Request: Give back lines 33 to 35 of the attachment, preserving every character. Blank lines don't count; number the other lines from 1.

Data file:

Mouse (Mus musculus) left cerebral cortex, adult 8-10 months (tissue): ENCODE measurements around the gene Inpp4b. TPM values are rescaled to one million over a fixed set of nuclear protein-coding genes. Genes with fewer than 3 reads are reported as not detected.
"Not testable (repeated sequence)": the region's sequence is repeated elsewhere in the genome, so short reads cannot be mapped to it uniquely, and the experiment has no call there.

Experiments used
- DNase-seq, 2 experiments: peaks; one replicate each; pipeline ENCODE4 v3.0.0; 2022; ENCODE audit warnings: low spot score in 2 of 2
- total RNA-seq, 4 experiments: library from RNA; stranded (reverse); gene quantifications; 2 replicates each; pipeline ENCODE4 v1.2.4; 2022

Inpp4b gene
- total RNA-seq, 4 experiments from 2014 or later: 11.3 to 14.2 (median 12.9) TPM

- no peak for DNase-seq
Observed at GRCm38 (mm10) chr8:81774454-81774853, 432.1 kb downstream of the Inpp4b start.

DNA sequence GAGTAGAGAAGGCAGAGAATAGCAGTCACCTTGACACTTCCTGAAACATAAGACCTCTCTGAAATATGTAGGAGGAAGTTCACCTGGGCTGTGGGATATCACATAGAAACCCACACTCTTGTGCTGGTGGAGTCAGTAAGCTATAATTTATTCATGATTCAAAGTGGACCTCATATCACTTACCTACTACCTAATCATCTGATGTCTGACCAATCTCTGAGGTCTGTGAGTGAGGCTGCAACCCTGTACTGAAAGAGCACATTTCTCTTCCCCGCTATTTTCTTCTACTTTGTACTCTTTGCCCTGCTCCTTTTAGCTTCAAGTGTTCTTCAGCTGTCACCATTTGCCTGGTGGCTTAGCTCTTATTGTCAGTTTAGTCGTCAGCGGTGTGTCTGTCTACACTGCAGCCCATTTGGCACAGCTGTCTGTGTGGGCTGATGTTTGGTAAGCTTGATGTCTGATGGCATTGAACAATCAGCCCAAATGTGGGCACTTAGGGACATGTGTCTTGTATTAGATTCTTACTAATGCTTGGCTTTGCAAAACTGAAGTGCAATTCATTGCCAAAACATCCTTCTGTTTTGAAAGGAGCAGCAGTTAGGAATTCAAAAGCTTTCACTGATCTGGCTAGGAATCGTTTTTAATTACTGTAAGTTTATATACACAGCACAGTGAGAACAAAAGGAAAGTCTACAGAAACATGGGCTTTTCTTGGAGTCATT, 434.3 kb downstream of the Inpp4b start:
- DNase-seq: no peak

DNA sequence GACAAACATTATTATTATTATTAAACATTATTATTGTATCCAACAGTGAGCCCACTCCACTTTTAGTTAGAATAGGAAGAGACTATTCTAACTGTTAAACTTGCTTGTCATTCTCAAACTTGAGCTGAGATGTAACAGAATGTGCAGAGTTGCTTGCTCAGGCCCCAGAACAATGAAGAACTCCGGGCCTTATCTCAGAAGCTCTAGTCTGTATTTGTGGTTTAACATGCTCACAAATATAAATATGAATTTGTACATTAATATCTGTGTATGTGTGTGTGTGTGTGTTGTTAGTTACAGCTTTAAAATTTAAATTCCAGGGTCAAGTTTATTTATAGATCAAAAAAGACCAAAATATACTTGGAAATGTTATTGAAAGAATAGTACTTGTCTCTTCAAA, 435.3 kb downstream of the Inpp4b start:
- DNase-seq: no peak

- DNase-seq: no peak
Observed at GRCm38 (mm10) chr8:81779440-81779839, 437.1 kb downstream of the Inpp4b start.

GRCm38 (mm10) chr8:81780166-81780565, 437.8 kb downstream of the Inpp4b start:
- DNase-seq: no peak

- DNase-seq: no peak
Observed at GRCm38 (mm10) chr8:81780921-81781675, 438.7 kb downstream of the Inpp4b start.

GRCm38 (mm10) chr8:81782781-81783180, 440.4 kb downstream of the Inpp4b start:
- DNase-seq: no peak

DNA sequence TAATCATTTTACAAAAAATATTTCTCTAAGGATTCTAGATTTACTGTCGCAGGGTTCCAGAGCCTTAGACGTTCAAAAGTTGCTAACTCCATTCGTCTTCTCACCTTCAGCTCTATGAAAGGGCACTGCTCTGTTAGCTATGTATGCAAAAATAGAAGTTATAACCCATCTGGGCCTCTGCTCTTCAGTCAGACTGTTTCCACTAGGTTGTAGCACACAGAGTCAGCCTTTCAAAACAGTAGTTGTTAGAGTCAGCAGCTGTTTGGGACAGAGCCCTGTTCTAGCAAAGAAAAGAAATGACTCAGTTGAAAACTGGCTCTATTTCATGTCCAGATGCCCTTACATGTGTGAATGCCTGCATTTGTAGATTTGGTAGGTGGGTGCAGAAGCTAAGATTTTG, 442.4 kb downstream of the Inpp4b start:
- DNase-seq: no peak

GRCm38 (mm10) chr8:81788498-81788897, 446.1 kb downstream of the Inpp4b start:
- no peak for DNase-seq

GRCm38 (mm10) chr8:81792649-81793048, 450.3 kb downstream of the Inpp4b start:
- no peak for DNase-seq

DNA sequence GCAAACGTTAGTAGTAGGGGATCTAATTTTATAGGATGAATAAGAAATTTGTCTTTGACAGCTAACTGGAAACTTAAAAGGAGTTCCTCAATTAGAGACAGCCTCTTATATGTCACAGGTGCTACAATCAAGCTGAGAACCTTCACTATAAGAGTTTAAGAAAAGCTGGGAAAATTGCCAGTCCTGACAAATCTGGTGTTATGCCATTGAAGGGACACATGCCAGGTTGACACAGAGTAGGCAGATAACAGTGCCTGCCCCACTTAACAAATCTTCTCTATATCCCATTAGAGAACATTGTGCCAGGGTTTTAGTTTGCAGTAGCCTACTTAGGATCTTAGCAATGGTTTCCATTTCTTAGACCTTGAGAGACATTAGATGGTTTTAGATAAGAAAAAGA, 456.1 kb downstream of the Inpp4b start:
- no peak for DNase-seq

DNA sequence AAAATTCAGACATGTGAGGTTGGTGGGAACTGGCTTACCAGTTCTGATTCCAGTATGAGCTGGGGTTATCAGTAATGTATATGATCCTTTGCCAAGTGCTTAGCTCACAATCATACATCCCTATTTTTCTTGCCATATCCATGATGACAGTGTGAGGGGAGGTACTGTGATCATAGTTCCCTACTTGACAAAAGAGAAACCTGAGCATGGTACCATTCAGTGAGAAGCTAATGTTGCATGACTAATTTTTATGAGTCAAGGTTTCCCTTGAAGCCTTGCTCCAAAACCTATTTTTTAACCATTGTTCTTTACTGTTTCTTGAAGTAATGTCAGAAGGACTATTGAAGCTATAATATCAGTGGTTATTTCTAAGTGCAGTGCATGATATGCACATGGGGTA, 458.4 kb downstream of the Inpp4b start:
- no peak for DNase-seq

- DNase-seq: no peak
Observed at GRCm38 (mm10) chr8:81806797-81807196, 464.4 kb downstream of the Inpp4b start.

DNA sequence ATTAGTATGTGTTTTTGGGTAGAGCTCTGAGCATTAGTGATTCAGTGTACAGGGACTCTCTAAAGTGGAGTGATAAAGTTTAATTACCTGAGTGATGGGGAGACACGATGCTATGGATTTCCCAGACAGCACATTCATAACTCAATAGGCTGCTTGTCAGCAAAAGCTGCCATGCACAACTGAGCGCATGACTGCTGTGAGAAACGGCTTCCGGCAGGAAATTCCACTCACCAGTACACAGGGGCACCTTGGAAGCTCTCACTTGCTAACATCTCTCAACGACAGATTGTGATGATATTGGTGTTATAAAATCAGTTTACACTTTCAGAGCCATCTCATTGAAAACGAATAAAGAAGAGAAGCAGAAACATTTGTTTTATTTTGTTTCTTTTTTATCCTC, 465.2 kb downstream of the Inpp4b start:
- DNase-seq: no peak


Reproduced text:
Observed at GRCm38 (mm10) chr8:81806797-81807196, 464.4 kb downstream of the Inpp4b start.

DNA sequence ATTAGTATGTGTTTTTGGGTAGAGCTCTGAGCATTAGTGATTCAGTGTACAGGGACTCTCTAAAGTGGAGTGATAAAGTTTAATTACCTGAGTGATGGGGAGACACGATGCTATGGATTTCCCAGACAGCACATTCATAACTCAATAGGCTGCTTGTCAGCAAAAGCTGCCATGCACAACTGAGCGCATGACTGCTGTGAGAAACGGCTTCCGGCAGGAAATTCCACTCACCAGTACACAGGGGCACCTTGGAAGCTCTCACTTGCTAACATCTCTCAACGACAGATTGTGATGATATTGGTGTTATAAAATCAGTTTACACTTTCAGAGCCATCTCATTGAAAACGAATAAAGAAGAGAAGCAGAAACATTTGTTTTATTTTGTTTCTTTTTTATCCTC, 465.2 kb downstream of the Inpp4b start:
- DNase-seq: no peak